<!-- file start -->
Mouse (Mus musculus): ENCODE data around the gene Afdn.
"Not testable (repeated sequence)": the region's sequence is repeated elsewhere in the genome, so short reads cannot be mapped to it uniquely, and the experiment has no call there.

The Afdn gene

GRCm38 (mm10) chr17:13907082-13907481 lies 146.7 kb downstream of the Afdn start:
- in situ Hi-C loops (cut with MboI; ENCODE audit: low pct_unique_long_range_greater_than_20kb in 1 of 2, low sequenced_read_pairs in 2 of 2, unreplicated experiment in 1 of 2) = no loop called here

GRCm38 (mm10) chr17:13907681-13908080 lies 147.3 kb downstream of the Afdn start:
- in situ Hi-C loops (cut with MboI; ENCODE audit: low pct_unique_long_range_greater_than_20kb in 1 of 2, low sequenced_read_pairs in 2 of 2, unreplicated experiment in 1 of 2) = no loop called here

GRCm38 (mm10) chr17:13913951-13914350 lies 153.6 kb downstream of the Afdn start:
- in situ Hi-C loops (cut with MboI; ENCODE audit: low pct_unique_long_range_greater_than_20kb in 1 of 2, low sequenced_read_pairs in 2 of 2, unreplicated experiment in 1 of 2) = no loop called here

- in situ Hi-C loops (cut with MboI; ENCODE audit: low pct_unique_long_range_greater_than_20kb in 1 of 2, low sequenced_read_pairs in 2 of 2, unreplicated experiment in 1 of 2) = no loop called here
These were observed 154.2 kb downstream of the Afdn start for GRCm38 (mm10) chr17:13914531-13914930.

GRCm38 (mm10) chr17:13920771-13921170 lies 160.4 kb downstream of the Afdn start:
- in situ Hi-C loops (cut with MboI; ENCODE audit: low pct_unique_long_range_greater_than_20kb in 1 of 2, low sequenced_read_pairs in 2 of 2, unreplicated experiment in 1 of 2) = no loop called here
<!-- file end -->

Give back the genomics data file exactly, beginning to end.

Mouse (Mus musculus): ENCODE data around the gene Afdn.
"Not testable (repeated sequence)": the region's sequence is repeated elsewhere in the genome, so short reads cannot be mapped to it uniquely, and the experiment has no call there.

The Afdn gene

GRCm38 (mm10) chr17:13907082-13907481 lies 146.7 kb downstream of the Afdn start:
- in situ Hi-C loops (cut with MboI; ENCODE audit: low pct_unique_long_range_greater_than_20kb in 1 of 2, low sequenced_read_pairs in 2 of 2, unreplicated experiment in 1 of 2) = no loop called here

GRCm38 (mm10) chr17:13907681-13908080 lies 147.3 kb downstream of the Afdn start:
- in situ Hi-C loops (cut with MboI; ENCODE audit: low pct_unique_long_range_greater_than_20kb in 1 of 2, low sequenced_read_pairs in 2 of 2, unreplicated experiment in 1 of 2) = no loop called here

GRCm38 (mm10) chr17:13913951-13914350 lies 153.6 kb downstream of the Afdn start:
- in situ Hi-C loops (cut with MboI; ENCODE audit: low pct_unique_long_range_greater_than_20kb in 1 of 2, low sequenced_read_pairs in 2 of 2, unreplicated experiment in 1 of 2) = no loop called here

- in situ Hi-C loops (cut with MboI; ENCODE audit: low pct_unique_long_range_greater_than_20kb in 1 of 2, low sequenced_read_pairs in 2 of 2, unreplicated experiment in 1 of 2) = no loop called here
These were observed 154.2 kb downstream of the Afdn start for GRCm38 (mm10) chr17:13914531-13914930.

GRCm38 (mm10) chr17:13920771-13921170 lies 160.4 kb downstream of the Afdn start:
- in situ Hi-C loops (cut with MboI; ENCODE audit: low pct_unique_long_range_greater_than_20kb in 1 of 2, low sequenced_read_pairs in 2 of 2, unreplicated experiment in 1 of 2) = no loop called here